Samhain- a Pagan Honoring of the Ancestors, and Death | parliamentofreligions.org

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Ancient faith was influenced by the natural world. Originating in ancient Europe as a Celtic Fire festival, the Pagan holiday of Samhain marks the end of the harvest season, heralds the beginning of winter-the dark half of the year, and honors death. Samhain, (pronounced SAH-win, or SOW-in) is also the Gaelic name for the month of November, the literal translation being‘summer’s end’.

Being largely a pastoral people, the Celts observed the season of Samhain as the time when the earth was dying. The crops had already been harvested and stored; the fields lay barren, and now cattle and sheep had to be moved from remote areas to closer pastures and secured for the winter months. Those who kept livestock would assess the stored bounty of the two prior harvests, of field and orchard in order to determine how many animals could be adequately fed through the winter. Those not able to be cared for were butchered, which would help to feed the family during the dark days ahead. It is partially due to this practice that Samhain is sometimes referred to as the ‘blood harvest.’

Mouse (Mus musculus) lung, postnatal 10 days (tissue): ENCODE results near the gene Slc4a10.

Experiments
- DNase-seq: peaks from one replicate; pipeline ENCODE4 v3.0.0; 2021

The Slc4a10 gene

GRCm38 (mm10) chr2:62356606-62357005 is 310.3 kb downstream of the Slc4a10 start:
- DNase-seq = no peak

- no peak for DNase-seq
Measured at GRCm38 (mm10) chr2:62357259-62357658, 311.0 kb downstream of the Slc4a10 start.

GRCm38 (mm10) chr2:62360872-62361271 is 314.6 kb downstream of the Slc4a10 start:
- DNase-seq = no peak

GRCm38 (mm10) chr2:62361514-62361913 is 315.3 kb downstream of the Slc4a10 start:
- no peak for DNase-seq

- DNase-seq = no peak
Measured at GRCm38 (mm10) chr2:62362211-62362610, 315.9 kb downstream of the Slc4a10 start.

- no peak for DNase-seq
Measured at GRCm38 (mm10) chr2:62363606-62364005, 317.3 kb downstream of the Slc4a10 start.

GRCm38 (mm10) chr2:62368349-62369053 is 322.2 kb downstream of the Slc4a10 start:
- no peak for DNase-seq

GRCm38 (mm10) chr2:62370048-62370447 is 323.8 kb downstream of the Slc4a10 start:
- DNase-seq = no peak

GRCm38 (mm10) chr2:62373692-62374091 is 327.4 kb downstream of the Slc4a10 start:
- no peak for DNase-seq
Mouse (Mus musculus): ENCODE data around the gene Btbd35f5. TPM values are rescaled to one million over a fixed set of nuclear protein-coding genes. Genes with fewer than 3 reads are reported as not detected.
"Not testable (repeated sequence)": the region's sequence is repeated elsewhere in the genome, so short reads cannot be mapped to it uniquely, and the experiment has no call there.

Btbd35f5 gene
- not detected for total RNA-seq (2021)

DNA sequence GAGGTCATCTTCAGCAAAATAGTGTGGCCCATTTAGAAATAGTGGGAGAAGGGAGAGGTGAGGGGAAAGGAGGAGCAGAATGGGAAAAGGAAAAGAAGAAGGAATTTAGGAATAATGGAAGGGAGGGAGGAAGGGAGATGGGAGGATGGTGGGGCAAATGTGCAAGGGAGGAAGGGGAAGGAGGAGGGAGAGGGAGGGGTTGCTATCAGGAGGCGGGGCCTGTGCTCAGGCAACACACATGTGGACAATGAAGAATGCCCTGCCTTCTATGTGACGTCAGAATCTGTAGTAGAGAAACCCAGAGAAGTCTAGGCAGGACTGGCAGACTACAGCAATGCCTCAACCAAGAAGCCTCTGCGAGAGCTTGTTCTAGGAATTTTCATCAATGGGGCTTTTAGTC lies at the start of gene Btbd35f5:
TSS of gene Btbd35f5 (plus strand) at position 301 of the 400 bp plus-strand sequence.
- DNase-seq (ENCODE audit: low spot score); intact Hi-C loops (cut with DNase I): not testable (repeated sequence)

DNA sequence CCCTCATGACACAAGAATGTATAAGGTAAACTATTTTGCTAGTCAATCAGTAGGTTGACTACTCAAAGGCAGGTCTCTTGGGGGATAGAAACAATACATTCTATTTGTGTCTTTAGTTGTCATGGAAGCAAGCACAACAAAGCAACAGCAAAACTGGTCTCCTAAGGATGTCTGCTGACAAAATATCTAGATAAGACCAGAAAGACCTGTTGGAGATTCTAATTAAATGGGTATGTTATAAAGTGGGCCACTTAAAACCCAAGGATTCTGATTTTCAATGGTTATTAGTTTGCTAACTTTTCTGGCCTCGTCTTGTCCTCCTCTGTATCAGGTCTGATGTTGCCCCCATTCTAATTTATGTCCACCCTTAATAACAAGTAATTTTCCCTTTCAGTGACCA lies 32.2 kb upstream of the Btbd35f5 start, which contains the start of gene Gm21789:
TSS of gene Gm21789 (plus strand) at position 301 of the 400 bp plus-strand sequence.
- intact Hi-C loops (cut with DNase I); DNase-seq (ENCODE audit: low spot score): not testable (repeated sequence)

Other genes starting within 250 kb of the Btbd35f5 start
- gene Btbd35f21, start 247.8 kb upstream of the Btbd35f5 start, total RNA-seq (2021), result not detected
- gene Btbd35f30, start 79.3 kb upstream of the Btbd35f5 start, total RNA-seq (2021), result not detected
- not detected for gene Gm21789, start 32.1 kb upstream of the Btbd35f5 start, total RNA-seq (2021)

Cultures across the world embrace holidays with themes of death; Los Dias de los Muertos, of Mexico; the Buddhist Festival of the Dead in Japan, which is called Obon, or just Bon, the Hindu

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https://www.parliamentofreligions.org/blog/2019-09-13-1206/samhain-pagan-honoring-ancestors-and-death

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